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Supplementation of the diet with Salecan attenuates the symptoms of colitis induced by dextran sulphate sodium in mice
- Zhou, Mengyi, Wang, Zhongqiu, Chen, Jinping, Zhan, Yibei, Wang, Tao, Xia, Lin, Wang, Shiming, Hua, Zichun, Zhang, Jianfa
- The British journal of nutrition 2014 v.111 no.10 pp. 1822-1829
- Agrobacterium, anemia, beta-glucans, colitis, colon, dextran, diet, gene expression, gene expression regulation, inflammation, males, messenger RNA, mice, models, myeloperoxidase, protective effect, sodium sulfate, tumor necrosis factor-alpha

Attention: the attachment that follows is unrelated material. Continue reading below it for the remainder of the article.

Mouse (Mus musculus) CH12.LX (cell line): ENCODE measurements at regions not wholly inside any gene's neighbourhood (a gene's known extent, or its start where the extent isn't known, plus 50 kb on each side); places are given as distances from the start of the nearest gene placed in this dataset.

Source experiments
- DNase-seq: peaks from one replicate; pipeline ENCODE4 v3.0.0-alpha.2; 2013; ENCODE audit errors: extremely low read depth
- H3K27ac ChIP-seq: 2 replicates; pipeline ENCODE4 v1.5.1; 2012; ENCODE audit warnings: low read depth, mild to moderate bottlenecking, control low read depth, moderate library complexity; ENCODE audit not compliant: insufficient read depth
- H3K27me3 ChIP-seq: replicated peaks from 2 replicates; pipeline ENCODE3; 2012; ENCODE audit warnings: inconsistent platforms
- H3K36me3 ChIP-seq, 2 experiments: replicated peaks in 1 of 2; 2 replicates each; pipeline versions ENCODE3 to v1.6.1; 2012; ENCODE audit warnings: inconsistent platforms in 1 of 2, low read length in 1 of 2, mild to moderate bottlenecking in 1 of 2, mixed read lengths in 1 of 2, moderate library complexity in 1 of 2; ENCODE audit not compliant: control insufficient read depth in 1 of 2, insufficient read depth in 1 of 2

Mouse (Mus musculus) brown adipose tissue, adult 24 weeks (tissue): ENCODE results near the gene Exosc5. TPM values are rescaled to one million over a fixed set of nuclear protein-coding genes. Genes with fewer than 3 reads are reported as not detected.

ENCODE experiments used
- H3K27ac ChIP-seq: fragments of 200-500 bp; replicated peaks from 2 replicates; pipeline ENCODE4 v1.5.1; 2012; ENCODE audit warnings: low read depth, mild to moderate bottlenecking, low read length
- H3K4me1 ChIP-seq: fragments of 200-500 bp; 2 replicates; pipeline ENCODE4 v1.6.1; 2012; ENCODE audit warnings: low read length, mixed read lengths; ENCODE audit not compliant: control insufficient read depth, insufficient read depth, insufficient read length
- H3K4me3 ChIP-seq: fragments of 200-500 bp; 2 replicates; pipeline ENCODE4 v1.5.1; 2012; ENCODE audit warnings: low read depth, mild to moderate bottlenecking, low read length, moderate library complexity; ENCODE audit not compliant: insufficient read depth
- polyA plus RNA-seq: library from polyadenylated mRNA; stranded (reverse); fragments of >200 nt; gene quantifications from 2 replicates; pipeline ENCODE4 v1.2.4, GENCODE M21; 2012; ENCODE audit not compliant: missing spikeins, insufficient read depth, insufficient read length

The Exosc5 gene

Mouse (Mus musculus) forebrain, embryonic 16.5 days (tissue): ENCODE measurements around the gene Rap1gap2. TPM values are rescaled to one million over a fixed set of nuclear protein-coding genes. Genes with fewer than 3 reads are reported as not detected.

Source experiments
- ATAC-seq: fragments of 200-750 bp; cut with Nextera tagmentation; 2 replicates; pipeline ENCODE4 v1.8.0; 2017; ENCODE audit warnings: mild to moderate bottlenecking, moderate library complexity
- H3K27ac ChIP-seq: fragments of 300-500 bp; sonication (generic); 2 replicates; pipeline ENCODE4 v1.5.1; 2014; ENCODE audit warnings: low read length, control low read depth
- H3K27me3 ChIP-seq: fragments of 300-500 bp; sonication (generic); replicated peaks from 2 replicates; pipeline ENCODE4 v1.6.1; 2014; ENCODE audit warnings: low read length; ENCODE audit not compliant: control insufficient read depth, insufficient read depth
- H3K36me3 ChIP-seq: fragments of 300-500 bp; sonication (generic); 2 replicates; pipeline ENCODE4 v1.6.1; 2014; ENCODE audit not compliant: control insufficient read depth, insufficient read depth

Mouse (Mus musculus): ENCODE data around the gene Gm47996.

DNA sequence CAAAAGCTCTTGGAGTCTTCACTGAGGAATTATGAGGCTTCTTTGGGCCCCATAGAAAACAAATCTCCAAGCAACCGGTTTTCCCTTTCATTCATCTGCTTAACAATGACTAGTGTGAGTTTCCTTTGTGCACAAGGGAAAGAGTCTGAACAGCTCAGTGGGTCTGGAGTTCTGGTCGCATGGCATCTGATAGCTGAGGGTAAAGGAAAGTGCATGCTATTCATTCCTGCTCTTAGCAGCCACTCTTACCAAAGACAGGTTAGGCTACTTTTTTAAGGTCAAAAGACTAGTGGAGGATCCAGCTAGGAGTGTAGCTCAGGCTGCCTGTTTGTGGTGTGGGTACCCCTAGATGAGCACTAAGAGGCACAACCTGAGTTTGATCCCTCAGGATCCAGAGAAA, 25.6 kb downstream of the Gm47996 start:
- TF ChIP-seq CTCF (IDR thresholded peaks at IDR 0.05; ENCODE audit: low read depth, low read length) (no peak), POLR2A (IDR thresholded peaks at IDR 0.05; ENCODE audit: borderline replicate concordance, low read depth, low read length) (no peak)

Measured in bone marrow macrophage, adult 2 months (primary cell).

- As a water-soluble extracellular β-glucan produced by Agrobacterium sp. ZX09, Salecan has an excellent toxicological profile and exerts multiple physiological effects. The aims of the present study were to investigate the protective effects of a Salecan diet in the well-defined dextran sulphate sodium (DSS) model of experimental murine colitis and to elucidate the mechanism involved in its effects with special attention being paid to its effect on the production of TNF-α, a primary mediator involved in the inflammatory response. Male C57BL/6J mice were fed a diet supplemented with either 4 or 8 % Salecan for 26 d and DSS was administered to induce acute colitis during the last 5 d of the experimental period. Several clinical and inflammatory parameters as well as mRNA expression of TNF-α and Dectin-1 were evaluated. The results indicated that the dietary incorporation of Salecan attenuated the severity of DSS colitis as evidenced by the decreased disease activity index, reduced severity of anaemia, attenuated changes in colon architecture and reduced colonic myeloperoxidase activity. This protection was associated with the down-regulation of TNF-α mRNA levels, which might derive from its ability to increase Dectin-1 mRNA levels. In conclusion, the present study suggests that Salecan contributes to the reduction of colonic damage and inflammation in mice with DSS-induced colitis and holds promise as a new, effective nutritional supplement in the management of inflammatory bowel disease.